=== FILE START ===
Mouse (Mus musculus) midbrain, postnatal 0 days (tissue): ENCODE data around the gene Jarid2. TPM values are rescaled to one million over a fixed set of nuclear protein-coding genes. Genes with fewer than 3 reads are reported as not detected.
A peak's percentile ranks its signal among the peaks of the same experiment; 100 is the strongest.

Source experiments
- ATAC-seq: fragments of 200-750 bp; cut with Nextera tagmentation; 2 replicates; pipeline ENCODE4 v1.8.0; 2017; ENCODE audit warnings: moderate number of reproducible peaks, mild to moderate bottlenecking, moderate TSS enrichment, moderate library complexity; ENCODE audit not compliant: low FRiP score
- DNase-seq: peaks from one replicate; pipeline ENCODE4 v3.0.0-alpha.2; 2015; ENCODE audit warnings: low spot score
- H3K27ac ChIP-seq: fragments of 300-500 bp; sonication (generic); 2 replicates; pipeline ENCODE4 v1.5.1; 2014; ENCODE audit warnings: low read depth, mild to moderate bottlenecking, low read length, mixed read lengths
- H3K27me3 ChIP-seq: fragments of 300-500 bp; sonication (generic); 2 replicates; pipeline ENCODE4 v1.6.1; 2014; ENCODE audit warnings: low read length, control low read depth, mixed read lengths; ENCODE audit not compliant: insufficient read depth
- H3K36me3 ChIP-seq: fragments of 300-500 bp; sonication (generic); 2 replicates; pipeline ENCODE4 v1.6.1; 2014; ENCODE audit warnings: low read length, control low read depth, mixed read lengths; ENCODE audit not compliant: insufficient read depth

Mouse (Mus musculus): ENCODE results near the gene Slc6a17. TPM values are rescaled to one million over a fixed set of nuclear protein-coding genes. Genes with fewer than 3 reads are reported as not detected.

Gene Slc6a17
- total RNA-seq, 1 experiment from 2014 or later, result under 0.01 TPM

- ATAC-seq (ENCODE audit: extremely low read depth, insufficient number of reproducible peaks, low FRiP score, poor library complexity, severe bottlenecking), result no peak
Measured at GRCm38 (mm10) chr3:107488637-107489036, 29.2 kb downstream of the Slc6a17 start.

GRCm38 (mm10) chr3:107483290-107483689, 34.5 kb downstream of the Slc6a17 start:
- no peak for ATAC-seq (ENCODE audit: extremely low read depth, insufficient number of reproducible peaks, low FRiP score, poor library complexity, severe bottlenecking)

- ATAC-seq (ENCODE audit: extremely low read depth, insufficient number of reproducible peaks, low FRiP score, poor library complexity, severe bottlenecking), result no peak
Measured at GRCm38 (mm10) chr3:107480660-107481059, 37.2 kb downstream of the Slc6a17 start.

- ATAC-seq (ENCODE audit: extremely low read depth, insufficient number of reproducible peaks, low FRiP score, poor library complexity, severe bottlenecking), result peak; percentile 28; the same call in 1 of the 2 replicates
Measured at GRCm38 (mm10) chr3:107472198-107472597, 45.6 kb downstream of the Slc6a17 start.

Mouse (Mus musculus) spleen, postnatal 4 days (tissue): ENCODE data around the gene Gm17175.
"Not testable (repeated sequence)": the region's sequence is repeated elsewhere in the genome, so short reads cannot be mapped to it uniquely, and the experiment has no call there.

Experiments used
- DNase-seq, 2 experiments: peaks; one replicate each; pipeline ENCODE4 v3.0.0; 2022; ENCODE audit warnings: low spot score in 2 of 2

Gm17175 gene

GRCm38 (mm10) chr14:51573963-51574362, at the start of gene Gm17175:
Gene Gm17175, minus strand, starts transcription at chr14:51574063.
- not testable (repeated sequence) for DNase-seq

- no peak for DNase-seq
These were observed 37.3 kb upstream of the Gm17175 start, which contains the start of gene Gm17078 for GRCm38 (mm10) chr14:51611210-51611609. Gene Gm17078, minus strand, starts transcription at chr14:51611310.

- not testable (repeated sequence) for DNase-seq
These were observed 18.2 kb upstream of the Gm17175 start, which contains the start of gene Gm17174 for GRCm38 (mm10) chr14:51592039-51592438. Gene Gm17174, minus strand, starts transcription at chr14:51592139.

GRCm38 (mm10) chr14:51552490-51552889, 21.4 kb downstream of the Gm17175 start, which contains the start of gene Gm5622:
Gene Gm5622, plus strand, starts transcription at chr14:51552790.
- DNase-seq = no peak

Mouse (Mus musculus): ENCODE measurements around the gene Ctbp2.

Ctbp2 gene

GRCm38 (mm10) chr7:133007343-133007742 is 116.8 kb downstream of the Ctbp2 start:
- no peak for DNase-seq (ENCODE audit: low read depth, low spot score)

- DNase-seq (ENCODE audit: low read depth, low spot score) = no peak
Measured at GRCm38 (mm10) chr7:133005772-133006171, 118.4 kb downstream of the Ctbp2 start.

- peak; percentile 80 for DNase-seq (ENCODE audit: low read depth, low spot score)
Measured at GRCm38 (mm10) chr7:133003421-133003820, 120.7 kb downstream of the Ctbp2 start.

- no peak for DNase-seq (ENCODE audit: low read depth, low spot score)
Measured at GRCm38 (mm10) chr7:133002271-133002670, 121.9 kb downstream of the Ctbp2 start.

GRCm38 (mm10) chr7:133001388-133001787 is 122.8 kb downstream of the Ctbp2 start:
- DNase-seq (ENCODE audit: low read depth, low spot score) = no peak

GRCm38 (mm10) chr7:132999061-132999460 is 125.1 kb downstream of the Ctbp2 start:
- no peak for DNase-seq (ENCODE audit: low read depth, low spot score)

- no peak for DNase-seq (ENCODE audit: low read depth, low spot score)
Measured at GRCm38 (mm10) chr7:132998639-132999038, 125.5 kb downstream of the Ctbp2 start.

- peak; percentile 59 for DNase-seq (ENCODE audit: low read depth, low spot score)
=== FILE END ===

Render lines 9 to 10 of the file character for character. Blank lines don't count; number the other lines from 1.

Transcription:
Mouse (Mus musculus): ENCODE results near the gene Slc6a17. TPM values are rescaled to one million over a fixed set of nuclear protein-coding genes. Genes with fewer than 3 reads are reported as not detected.

Gene Slc6a17